Legal toolkit for storage systems


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Tool selection
The ediscovery market is getting big fast. IDC reports that $12 billion was spent acquiring ediscovery tools in 2007, and predicts that figure will rise to $21.8 billion by 2011. With outsourcing and licensed software available, the pricing and packaging of tools varies widely, from cost per GB to cost per mailbox to cost per seat. Depending on the services involved, ediscovery tools run anywhere from $3,000/ GB to $30,000/GB. Pricing for enterprise licenses starts around $200,000 and climbs into the millions.

Tool acquisition begins with information management and especially retention management (see "

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A sampling of ediscovery products," (PDF) below). "You need more than just content management," says Hupper at the New York City Law Department. "The tool needs to manage retention. You need a way to tell the system the retention period for a document is up and [to] get rid of it."

Click here for a sampling of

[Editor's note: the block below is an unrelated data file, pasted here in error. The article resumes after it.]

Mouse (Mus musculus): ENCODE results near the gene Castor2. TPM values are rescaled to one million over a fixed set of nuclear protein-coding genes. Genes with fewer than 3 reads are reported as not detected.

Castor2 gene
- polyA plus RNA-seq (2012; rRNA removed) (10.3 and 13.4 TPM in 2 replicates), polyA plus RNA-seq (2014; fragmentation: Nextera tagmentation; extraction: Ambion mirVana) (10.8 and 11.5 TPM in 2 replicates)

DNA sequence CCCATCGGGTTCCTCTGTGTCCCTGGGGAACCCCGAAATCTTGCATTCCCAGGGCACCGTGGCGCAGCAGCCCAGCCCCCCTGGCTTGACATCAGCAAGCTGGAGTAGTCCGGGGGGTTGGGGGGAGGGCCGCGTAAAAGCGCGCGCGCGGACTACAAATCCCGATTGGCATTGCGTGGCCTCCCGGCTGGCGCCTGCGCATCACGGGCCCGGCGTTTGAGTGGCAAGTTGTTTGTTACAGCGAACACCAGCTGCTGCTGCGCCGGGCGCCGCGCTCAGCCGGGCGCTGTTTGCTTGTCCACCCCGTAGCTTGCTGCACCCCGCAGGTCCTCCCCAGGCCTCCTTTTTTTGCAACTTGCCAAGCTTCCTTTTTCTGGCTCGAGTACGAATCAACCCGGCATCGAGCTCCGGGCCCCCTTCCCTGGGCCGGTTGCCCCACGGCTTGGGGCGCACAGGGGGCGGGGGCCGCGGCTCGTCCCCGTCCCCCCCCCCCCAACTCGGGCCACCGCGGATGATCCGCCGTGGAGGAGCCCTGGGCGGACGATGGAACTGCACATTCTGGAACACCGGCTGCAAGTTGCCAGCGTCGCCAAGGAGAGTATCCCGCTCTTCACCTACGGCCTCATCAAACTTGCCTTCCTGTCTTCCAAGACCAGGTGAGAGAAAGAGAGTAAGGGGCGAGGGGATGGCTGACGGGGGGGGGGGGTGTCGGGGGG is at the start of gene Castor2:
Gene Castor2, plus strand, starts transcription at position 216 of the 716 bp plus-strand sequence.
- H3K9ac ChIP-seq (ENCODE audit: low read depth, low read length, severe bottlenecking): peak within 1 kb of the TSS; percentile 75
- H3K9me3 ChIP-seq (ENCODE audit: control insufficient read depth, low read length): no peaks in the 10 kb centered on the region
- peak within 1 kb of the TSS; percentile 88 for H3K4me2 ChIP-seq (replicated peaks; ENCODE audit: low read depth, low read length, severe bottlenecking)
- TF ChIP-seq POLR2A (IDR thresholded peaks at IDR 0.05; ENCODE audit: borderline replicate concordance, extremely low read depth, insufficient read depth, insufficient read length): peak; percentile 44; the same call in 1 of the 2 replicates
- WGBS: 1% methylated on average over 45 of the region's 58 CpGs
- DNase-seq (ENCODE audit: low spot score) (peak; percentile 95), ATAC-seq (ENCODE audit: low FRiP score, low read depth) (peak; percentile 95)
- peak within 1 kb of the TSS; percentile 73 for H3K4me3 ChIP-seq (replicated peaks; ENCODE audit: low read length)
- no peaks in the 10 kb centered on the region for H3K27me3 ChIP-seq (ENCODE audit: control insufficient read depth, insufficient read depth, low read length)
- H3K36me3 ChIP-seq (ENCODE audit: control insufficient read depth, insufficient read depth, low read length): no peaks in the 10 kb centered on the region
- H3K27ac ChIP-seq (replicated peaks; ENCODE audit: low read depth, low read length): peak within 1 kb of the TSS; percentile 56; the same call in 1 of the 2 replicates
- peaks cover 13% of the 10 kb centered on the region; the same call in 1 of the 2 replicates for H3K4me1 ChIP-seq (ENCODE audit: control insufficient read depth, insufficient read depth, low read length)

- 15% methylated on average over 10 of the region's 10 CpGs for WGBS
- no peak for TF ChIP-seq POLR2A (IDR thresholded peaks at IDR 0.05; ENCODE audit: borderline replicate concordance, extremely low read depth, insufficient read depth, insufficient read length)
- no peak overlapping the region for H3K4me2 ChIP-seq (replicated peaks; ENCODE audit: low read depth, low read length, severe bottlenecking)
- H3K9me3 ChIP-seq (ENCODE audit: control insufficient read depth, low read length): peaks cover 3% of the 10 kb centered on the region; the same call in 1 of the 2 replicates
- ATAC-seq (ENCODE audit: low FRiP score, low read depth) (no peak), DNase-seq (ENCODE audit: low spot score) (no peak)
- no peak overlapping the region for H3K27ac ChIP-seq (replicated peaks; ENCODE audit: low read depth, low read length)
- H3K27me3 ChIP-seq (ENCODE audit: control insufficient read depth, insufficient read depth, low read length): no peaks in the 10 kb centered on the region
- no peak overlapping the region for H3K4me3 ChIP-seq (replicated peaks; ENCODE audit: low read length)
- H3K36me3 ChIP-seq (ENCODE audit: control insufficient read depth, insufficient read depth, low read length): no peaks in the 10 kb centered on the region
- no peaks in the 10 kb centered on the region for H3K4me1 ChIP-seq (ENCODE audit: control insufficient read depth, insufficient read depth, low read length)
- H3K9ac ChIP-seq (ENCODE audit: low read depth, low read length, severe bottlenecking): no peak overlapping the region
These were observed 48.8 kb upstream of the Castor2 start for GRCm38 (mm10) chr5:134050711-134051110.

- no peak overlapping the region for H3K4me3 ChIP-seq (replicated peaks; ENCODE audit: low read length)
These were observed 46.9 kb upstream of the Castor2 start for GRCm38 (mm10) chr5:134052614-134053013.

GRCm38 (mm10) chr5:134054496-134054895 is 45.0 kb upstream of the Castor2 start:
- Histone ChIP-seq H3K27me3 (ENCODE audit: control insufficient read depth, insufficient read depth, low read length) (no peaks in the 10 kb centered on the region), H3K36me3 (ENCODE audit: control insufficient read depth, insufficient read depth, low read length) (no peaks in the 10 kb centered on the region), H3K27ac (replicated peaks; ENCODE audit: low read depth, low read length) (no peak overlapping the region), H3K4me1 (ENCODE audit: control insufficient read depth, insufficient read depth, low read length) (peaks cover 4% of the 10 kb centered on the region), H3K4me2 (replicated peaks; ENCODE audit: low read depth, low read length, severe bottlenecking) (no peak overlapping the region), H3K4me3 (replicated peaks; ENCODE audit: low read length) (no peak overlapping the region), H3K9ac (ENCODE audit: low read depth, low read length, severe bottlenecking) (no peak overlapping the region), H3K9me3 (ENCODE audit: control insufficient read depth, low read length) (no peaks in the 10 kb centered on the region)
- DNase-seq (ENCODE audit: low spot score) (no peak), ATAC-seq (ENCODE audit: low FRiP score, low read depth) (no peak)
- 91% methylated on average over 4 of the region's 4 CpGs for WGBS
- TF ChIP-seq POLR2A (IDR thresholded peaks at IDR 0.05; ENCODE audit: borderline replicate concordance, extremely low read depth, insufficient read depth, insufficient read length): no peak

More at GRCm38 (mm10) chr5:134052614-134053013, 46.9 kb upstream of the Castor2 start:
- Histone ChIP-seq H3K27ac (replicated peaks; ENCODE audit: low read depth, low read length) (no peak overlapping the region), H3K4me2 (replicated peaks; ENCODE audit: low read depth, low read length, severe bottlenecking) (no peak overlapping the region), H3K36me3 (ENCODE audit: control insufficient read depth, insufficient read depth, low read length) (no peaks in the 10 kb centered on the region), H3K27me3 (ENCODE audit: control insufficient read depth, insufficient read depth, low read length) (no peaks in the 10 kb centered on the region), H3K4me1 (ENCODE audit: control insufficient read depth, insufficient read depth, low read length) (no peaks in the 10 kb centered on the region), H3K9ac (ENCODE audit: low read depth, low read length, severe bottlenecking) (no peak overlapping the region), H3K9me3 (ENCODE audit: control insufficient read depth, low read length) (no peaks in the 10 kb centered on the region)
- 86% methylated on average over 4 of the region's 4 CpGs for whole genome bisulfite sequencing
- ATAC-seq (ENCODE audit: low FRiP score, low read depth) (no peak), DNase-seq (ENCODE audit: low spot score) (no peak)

ediscovery products (PDF).

Hupper's department uses Interwoven Inc.'s WorkSite, which is popular with the legal industry. The tool stores most kinds of common electronic documents--Office documents, WordPerfect, PDFs, Visio and email. Most importantly, "we can tell the system when the retention period is up and it takes care of it," says Hupper. Retention management requires the ability to set and enforce policy at the individual document level if need be.

A company can use almost any archiving tool to set specific retention periods for documents and files, and then tie these retention periods to data storage or data destruction policies. At a minimum, the tool will need to be able to store and search PST files (Microsoft Outlook email files).

Search tools are what most IT people think of when they hear ediscovery. More advanced search tools apply intelligence to perform contextual search based on the content of the document, dive deep into the meta data or look for behavioral patterns. Some will handle deduplication and near deduplication, in which small differences in otherwise nearly identical documents are highlighted.

This was first published in May 2008

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